|EPA Pushes Smog Crackdown|
|Written by Marjorie Holt|
|Sunday, March 21 2010|
March 20, 2010
Tougher U.S. air-pollution rules, scheduled to take effect this summer, could put hundreds of millions of tax dollars at risk while ushering in lower speed limits, carpool lanes and tailpipe tests in areas with even marginally dirty air -- such as Central Florida.
Primary generators of the pollutant in Florida are cars, trucks and electric-power plants.
The Bush administration refused two years ago to adopt ozone standards recommended by an EPA panel of experts known as the Clean Air Scientific Advisory Committee.
But now, under President Barack Obama, the agency intends to set an ozone limit in the air we breathe of 60 parts per billion to 70 parts per billion. The current limit is 75 parts per billion, and records indicate that Central Florida typically checks in at 66 to 71 parts per billion.
Predictably, business groups oppose the change, while environmental and public-health groups say it can't come soon enough.
"Even healthy adults can be harmed at levels of 60parts per billion," said Janice Nolen, an assistant vice president with the American Lung Association in Washington.
Nolen said that, according to the EPA and other analyses, achieving a limit of 60 parts per billion nationwide would save 4,000 to 12,000 lives a year and significantly reduce visits to emergency rooms and doctors' offices.
However, many areas of the country are still not meeting even the 75-part-per-billion limit, she said. And if the limit is reduced to 60 parts per billion, the air in most of the nation's urban areas would probably violate the new benchmark -- including some, such as Orlando, that don't often exceed the current maximum.
$400M at risk
"What was over the horizon a couple of years ago is now staring us in the face. We're going to have to get serious now," said Orange County Commissioner Bill Segal, chairman of MetroPlan, which sets transportation policy in those three Central Florida counties.
Dave Grovdahl, a top MetroPlan planner, said potential ways of meeting a stricter ozone limit include dropping highway speed limits to 55 mph, opening vehicle-inspection stations to remove polluters from the road, increasing the use of biofuels, coordinating more traffic signals, promoting mass transit and setting aside travel lanes for vehicles carrying two or more passengers.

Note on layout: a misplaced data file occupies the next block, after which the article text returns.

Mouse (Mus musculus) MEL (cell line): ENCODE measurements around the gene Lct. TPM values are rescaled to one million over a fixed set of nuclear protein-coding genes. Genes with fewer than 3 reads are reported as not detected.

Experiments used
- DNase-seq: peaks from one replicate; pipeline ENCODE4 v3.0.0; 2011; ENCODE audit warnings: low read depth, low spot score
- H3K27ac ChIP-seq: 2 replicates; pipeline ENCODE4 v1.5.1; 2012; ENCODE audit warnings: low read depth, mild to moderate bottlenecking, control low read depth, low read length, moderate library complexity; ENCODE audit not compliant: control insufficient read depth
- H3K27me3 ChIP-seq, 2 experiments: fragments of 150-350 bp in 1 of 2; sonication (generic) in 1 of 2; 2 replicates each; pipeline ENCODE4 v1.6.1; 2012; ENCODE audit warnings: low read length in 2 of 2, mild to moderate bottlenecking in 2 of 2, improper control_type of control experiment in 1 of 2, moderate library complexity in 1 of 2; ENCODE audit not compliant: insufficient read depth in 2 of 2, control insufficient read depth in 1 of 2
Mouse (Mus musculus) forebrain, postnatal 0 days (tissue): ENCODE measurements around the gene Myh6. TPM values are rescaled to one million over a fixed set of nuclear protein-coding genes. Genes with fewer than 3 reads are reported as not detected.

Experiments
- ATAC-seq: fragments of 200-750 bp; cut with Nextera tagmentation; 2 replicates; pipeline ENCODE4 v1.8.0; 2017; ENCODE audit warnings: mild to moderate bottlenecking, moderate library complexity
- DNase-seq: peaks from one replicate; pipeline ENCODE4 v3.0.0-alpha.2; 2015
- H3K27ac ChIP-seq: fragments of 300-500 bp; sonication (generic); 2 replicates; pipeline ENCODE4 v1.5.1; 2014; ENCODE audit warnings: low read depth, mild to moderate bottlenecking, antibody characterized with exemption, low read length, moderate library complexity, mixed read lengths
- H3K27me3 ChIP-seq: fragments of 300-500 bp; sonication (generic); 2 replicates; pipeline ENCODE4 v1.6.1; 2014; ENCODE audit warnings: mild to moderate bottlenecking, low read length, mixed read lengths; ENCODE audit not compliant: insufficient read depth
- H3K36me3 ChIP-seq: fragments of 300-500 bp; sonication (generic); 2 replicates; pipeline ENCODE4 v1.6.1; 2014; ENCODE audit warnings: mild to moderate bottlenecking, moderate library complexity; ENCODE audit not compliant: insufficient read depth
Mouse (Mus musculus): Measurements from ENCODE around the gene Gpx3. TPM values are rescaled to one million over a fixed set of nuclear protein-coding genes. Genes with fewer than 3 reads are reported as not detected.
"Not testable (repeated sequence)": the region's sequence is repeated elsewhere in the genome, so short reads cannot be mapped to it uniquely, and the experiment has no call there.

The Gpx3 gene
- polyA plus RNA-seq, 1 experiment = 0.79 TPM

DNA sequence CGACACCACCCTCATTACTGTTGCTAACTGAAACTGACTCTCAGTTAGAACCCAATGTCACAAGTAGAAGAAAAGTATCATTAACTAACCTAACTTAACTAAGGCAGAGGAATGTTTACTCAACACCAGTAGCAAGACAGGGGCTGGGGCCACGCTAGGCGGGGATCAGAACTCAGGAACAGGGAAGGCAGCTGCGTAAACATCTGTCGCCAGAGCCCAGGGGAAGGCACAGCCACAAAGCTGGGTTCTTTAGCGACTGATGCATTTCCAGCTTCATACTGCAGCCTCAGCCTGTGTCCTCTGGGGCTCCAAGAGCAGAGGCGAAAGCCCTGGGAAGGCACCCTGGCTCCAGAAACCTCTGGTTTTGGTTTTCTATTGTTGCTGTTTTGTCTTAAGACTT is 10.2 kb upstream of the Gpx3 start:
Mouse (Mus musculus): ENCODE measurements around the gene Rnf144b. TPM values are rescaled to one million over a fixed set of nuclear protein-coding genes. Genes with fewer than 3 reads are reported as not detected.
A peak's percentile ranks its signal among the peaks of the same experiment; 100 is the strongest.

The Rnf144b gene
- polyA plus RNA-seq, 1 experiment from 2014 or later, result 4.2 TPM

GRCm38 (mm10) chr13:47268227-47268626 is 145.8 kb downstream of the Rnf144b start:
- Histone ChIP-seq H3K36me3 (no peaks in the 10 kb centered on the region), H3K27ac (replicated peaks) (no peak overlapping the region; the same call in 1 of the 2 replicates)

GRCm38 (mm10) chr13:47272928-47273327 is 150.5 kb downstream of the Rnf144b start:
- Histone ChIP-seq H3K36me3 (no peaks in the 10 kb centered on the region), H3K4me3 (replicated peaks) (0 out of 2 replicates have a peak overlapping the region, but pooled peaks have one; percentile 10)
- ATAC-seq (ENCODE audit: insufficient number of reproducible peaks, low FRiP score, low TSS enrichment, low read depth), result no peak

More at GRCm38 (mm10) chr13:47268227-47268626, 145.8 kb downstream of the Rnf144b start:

Many of those potential solutions are unpopular, especially lowering the speed limit. The Lake Mary-based AAA auto club found in a recent survey found that only 25 percent of its members nationwide favor capping all highway speeds at 55 mph.
Charles Adams, a 78-year-old aircraft-parts repairman who drives often throughout Central Florida, said he worries that many of the proposed anti-pollution measures would be too costly for people paid lower wages.
He dislikes lower highway speeds but added: "That's the easiest thing to live with, and the cheapest thing to live with." Area leaders, he said, should have been working on air quality long before now, keeping pollution in check before it became a problem.
Richard Schutt, chief of EPA's air-planning branch in Atlanta, pointed out that, although ozone standards are likely to become more stringent, air pollution itself is not getting worse.
"We have seen air quality in the country, and particularly in the Southeast, improve," Schutt said. "We've seen levels of ozone go down quite a bit in the last 30years or so, even in areas traditionally identified as having problems."
Ted Steichen, a policy adviser for the industry group, testified that motor fuels are getting cleaner even as cars, buses and trucks are being designed with increasingly effective pollution controls. His organization also asserts there is not enough health-related evidence to justify lower ozone limits.
"Local communities will be saddled with new costs that will hurt both large and small businesses," Steichen told the EPA officials.
Cal Baier-Anderson, a toxicologist with the Environmental Defense Fund in Washington, said criticizing a stricter ozone limit as a threat to businesses and jobs is nonsense.
"Industry runs around saying the sky is falling, and it's going to be a huge economic hardship," Baier-Anderson said. The nation's air is much healthier today than it was four decades ago not because businesses voluntarily developed cleaner fuels and vehicles, she said, but because they were forced to change by the increasingly demanding pollution rules put in place through the years.
Not only did the economy survive the stricter limits, it probably benefited from cleaner skies through reduced health-care costs, Baier-Anderson said.
A variety of federal requirements now taking effect for diesel engines and power plants are expected to continue the ongoing and gradual decline in U.S. ozone levels -- apart from anything tougher ozone limits might produce.
By early next year, states will have to designate which areas violate the EPA's ozone limits; by late 2013, they will have to have a plan for reducing ozone pollution in those areas.
The EPA will require states to actually meet the new standards sometime between 2014 and 2031, depending on the severity of an area's pollution.
As for a return to the days of mandatory tailpipe-emission tests for cars and trucks, that's probably not worth the effort, Kahn said, because the engines in today's cars run much cleaner than those just a few decades ago.
"There's just not a lot of benefit to doing that," Kahn said.
Copyright © 2010, Orlando Sentinel
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